Asian Americans and Pacific Islanders are the fastest-growing and most diverse racial groups in the country. Between 2000 and 2010, their populations grew by 46 percent and 40 percent, respectively, compared to 10 percent for the overall population, and these growth trends have continued since 2010.
Despite the increasing importance of AAPIs, there is a significant gap in what is known about these communities, with problems ranging from invisibility to mistaken assumptions that all Asian Americans are self-sufficient, well-educated, and upwardly mobile.
Hoping to correct that gap is a data challenge announced this week by the White House Initiative on Asian Americans and Pacific Islanders and AAPIData.com, a research project of the University of California, Riverside.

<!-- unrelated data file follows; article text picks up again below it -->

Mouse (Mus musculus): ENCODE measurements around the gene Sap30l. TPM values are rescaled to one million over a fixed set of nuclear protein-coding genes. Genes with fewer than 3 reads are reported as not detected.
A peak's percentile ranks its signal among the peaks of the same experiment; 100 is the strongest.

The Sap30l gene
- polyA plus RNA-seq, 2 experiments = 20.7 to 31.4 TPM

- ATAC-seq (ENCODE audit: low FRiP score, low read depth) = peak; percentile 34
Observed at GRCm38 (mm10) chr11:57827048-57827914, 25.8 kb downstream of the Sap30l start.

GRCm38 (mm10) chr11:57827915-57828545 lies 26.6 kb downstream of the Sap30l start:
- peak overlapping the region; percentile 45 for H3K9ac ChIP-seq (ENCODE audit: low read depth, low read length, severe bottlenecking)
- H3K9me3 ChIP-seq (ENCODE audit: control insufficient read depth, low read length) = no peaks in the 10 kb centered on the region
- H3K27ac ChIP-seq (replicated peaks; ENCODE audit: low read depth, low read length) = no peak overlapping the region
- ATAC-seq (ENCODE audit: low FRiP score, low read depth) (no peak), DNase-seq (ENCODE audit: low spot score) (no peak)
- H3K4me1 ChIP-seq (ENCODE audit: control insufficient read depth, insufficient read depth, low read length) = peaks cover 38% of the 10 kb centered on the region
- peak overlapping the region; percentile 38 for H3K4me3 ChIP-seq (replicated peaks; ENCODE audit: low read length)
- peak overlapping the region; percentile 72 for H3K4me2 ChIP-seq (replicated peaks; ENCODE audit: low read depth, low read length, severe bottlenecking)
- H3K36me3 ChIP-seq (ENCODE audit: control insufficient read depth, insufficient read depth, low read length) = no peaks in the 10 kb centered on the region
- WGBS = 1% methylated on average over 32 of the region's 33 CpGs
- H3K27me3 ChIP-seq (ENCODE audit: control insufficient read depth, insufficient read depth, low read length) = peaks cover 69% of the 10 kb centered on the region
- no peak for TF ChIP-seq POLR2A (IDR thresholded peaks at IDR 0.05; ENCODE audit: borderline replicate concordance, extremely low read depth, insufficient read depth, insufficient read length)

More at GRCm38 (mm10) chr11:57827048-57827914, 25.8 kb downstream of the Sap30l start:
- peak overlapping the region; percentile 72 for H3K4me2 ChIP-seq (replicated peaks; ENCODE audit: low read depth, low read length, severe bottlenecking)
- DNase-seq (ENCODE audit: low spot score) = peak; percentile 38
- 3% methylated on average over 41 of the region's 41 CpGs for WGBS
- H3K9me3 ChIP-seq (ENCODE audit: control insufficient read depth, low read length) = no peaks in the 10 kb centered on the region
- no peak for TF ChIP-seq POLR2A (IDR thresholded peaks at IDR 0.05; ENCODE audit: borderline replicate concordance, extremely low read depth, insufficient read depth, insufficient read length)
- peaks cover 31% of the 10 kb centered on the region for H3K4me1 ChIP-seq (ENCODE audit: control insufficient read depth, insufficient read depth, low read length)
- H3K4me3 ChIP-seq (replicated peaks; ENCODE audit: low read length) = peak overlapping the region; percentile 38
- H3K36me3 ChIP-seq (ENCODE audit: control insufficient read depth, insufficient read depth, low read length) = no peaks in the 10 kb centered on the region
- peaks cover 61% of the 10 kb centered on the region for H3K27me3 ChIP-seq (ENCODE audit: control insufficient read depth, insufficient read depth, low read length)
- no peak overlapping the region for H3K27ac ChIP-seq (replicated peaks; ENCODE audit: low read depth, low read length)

ELEVATE: AAPI Data Challenge seeks to engage the public in developing novel approaches to the interpretation of data on AAPIs, particularly data that is broken out by national origin, such as Cambodian, Korean, or Native Hawaiian.
Everyone – from high school students and data hobbyists to government, nonprofit and corporate analysts – is invited to participate in this pioneering effort. Submissions may include infographics, web applications, data tables, blog posts, animations, videos, and other creative mediums. The deadline for submissions is Sept. 5.
Karthick Ramakrishnan, professor and associate dean of UC Riverside’s School of Public Policy explained that ELEVATE: AAPI Data Challenge was created to encourage a new generation of researchers, writers, and artists to develop new ways of visualizing and interpreting data about the AAPI population.
“We have seen big improvements in data on Asian Americans and Pacific Islanders in the last decade,” Ramakrishnan said. “We hope to inspire people to take advantage of this new data, not just for academic research but also for news reporting, storytelling, and helping to inform public policy.”